Security Increased After Thefts and Attacks in Tribal Offices
By KRISTAN KORNS, Two Rivers Tribune
The Hoopa Valley Tribal Council voted on Thursday, February 20, to keep the keypad locks on doors leading to the Council chambers and Councilmember offices. The locks were installed in January, after a string of thefts, assaults, and at least one death threat.
The Tribe’s Fiscal Department is also scheduled to have a new door and a different locking system installed soon.
Chairperson Danielle Vigil-Masten described attacks on Fiscal Department employees, a separate attack on Councilmember Diana McCovey-Ferris, and numerous thefts from unlocked offices. “It’s unacceptable behavior and under the personnel policy I’m obligated to keep this place safe.”
“It’s my job as supervisor to come up with a solution, and that’s the solution I came up with,” Vigil-Masten said.
Hoopa Tribal Police have recently responded to a number of incidents in and around the Tribal Offices, including a call where one person who was found searching through desks and files containing tribal members’ confidential information.
Vice Chairman Ryan Jackson and Councilmember Shane McCullough opposed the locks and one tribal member in the audience said, “It seems like a knee-jerk response. Why am I locked out of my own council chambers?”
Jackson said, “I’ve had folks come in and call about the locks on the door. It looks like we’re no longer accessible.”
Vigil-Masten said, “I still do have an open-door policy. It doesn’t mean my door is wide open like a barn and people can just walk in anytime, or I’d never get any work done.”
Under the Tribe’s open-door policy, people can call the Tribal Office to set up an appointment with the Chairperson or their Council representative.
Glenna Starritt, Chief Executive Officer (CEO) of K’ima:w Medical Center, said the doors to many offices at the clinic are kept locked. “At first it looks like people are being locked out, but once you understand why it’s being done it makes sense.”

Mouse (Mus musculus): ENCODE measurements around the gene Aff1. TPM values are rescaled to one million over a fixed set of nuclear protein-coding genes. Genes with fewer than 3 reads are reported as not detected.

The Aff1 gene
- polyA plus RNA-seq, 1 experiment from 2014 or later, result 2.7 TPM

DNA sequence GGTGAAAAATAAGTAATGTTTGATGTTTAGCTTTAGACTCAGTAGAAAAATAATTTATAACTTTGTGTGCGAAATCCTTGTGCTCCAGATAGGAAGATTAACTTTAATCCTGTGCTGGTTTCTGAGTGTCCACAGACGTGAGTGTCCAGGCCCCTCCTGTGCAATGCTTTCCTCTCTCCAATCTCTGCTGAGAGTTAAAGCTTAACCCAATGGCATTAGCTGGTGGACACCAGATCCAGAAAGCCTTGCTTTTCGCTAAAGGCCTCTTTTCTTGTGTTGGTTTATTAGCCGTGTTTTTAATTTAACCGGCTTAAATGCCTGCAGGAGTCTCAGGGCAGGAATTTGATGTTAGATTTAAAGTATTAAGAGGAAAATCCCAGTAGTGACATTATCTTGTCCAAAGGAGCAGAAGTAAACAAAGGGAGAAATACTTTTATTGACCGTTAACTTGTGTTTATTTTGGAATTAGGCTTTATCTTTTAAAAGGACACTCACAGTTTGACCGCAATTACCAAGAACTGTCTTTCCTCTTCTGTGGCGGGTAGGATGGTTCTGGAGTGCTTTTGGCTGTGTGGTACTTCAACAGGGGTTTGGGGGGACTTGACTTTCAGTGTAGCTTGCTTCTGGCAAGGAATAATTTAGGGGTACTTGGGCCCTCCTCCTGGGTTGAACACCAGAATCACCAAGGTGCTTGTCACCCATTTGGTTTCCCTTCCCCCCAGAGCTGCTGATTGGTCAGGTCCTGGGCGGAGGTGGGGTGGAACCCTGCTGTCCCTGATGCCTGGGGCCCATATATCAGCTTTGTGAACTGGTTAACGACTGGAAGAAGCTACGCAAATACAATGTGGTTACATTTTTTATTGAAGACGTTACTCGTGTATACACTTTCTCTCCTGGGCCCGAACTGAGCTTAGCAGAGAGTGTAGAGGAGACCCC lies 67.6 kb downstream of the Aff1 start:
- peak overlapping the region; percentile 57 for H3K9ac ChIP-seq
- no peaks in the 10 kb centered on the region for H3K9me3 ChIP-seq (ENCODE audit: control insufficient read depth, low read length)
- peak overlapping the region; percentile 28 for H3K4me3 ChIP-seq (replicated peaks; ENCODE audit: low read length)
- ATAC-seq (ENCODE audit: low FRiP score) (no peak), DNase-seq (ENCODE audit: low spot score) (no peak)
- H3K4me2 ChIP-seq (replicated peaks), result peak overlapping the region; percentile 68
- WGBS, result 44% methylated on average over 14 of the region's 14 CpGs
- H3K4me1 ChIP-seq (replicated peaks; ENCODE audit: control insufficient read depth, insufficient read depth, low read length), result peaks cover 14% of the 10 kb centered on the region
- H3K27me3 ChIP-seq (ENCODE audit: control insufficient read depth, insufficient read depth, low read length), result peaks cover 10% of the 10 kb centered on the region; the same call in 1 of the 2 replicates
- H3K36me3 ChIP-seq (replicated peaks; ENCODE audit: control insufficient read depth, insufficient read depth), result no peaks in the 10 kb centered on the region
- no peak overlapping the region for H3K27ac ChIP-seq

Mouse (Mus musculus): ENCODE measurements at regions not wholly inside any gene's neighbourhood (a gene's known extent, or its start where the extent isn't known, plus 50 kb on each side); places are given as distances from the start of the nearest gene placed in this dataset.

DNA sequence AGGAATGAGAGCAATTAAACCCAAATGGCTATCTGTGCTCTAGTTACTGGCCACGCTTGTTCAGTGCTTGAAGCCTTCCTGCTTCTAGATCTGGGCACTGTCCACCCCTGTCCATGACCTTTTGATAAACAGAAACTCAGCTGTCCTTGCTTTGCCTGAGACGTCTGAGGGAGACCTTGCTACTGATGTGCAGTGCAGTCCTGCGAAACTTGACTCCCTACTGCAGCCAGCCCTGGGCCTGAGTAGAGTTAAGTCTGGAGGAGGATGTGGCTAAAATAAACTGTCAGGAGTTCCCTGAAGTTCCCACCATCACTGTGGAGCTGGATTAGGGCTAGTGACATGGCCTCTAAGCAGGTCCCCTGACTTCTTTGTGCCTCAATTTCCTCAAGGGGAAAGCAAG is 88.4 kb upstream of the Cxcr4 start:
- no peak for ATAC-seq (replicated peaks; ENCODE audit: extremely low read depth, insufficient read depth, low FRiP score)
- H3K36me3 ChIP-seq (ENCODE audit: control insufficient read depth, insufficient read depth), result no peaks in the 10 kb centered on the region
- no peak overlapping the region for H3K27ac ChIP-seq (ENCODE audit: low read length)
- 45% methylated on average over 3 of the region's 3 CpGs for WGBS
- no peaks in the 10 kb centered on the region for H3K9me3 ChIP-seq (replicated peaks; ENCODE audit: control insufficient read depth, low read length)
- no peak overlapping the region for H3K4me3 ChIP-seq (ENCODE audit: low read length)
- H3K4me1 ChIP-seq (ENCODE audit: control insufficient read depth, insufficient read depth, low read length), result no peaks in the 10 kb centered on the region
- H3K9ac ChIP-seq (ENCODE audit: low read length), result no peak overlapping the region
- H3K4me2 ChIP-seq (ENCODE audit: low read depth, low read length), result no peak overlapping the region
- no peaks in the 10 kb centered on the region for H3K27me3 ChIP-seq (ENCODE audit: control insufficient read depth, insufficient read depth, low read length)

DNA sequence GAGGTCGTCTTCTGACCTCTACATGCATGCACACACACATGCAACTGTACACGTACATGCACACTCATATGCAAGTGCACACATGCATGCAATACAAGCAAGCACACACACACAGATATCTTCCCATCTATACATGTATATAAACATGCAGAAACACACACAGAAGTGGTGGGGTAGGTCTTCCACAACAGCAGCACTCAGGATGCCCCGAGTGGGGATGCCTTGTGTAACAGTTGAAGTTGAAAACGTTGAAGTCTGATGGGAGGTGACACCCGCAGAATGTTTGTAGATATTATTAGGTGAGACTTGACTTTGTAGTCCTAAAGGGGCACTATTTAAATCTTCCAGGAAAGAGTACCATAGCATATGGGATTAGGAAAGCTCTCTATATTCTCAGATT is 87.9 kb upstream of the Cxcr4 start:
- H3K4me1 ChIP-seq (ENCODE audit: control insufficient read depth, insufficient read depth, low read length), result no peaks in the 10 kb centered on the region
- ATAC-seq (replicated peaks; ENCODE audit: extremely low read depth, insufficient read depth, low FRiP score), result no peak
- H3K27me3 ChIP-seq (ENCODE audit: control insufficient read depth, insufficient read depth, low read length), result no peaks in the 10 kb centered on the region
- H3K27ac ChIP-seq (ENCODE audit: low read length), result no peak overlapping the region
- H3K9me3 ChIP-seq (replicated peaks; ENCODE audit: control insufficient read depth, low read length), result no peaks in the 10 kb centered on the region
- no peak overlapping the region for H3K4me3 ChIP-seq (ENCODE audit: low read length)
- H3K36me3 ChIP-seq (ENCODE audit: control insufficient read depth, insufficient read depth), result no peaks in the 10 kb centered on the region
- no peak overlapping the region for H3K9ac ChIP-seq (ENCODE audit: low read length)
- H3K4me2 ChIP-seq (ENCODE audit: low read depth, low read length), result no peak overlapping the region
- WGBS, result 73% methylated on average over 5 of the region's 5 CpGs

“You usually make rules for the people who overstep the bounds of what you consider to be the norm,” Starritt said.
Councilmember Wendy “Poppy” George said, “Two weeks ago we were informed that a tribal member with mental problems was threatening to come here and shoot all of us.”
That threat seemed to loom larger in Council members’ minds when they heard the news of the shootings in Alturas later on, during a break in the meeting.
According to news reports from Alturas, California, a former tribal leader of the Cedarville Rancheria – Sherrie Rhoades – shot six tribal members during a hearing to evict her from her home.
Rhoades kept shooting until she ran out of ammunition and then continued the attack with a butcher knife.
Alturas City Clerk Cary Baker said Rhoades’ 19-year-old niece, Angel Moonstar Penn, Rhoades’ 30-year-old nephew, Glenn Phillip Calonico, Rhoades’ 50-year-old brother, Rurik Daniel Davis, and Sheila Lynn Russo, 47, were all killed in the attack.
George said, “Gosh that is so sad. The 19-year-old who was killed has a five-day-old baby.”
The Council voted 5-2 to keep the keypad locks at the Tribal Offices in the Neighborhood Facilities (NF) Building, but pushed back the vote on two measures on the Recreation Department reorganization until the March 6 meeting.
The Recreation Department is undergoing a reorganization process while a new director is selected, a new round of background checks are completed for all department employees, and the Youth Center undergoes construction work.
McCullough told the TRT that “the area needs to be remodeled, cleaned up, and made safe for kids.”